Day 5: Grey Glacier up close (George Sloan)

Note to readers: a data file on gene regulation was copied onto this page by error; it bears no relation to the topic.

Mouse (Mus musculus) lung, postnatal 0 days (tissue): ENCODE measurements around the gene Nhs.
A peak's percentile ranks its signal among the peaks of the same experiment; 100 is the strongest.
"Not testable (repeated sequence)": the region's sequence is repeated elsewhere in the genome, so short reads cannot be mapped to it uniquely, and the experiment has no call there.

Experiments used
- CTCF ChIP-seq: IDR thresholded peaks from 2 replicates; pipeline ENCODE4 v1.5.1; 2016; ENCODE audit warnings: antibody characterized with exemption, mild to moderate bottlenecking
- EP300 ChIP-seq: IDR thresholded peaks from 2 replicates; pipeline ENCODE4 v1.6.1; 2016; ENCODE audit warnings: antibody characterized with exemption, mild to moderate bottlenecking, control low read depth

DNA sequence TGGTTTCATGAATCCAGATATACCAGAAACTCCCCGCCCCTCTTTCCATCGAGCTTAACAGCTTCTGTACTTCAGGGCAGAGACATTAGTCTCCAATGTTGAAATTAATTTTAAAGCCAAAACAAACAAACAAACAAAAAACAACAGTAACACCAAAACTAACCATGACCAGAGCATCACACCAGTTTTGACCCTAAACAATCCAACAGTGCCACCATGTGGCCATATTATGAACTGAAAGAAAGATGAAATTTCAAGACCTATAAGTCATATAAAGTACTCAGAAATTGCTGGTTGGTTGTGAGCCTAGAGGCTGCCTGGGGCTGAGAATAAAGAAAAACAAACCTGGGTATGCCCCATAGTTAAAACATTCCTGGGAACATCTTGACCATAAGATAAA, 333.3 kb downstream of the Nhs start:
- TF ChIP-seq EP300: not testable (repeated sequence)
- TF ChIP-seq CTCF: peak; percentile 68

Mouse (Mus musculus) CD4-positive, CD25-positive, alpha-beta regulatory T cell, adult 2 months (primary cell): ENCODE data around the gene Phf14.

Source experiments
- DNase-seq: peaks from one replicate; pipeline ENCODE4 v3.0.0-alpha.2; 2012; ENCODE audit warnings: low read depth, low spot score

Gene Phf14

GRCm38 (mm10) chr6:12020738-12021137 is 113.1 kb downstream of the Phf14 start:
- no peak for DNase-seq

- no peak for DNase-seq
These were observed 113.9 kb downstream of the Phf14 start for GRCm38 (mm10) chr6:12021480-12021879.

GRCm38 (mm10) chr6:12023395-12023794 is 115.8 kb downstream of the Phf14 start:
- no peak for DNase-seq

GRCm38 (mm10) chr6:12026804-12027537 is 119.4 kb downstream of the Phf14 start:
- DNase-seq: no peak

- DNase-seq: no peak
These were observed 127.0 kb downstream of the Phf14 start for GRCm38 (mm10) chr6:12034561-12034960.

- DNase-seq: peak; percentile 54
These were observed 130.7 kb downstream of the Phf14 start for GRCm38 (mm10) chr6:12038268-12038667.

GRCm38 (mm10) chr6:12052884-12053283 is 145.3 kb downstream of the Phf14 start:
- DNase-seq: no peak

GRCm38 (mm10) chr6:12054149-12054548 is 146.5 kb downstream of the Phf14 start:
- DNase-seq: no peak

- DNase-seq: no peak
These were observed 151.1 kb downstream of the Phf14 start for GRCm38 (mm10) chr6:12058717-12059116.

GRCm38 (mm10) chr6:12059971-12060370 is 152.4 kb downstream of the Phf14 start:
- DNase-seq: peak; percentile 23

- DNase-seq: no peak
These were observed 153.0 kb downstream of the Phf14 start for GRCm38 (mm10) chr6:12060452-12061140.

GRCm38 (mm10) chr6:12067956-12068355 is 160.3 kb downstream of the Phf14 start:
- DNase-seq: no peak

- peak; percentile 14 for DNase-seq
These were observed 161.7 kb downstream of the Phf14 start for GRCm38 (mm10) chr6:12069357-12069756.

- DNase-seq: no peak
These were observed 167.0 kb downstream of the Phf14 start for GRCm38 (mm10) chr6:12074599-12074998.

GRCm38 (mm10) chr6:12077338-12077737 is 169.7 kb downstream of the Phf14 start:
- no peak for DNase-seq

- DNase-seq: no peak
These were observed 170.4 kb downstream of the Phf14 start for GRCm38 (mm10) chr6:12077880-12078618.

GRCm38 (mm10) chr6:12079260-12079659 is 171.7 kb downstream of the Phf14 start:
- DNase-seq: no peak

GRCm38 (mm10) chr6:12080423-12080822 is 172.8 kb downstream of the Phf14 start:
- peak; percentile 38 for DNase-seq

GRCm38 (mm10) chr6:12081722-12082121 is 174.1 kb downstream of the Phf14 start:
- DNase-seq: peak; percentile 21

Today we visited another glacier, Perito Moreno, one of the world's few remaining advancing glaciers. The glacier is in Argentina's Los Glaciares National Park and is part of the Southern Patagonia Ice Field. Francisco Moreno, for whom the glacier was named, explored the area, arbitrated boundary disputes between Argentina and Chile, and advocated for the creation of Argentina's national parks. We stopped at a few view points along Lago Argentino before entering the park. Our visit to Perito Moreno glacier included another boat ride to the glacier's edge -- massive walls of ice, much larger than Glaciar Grey. The glacier seemed to be alive. Loud explosion-like noises signaled glacier movement either in its interior or pieces breaking off and falling into the water. It was very impressive. After the boat ride we drove to the north side of the glacier and walked along a series of walkways overlooking the glacier, giving us a better sense of its immense expanse. After our excursion to Perito Moreno we returned to El Calafate for a three hour bus ride to El Chalten, a small town that calls itself the trekking capital of the world. While other mountain areas may refute that distinction, the town is definitely a hiker's paradise. El Chalten is in the northern section of Los Glaciares National Park. A charming town, it has a population of 1,000, which increases to 2,000 during the summer climbing months, and drops to 500 during the winter months. It is surprisingly tourist-friendly for being in the middle of nowhere. It boasts a brew pub, a number of good restaurants, a wine bar with an impressive selection of Patagonian wines and beers, a chocolateria, and several great bakeries, one that specializes in alfajores, a traditional South American sandwich cookie treat. (see Day 7 photos)
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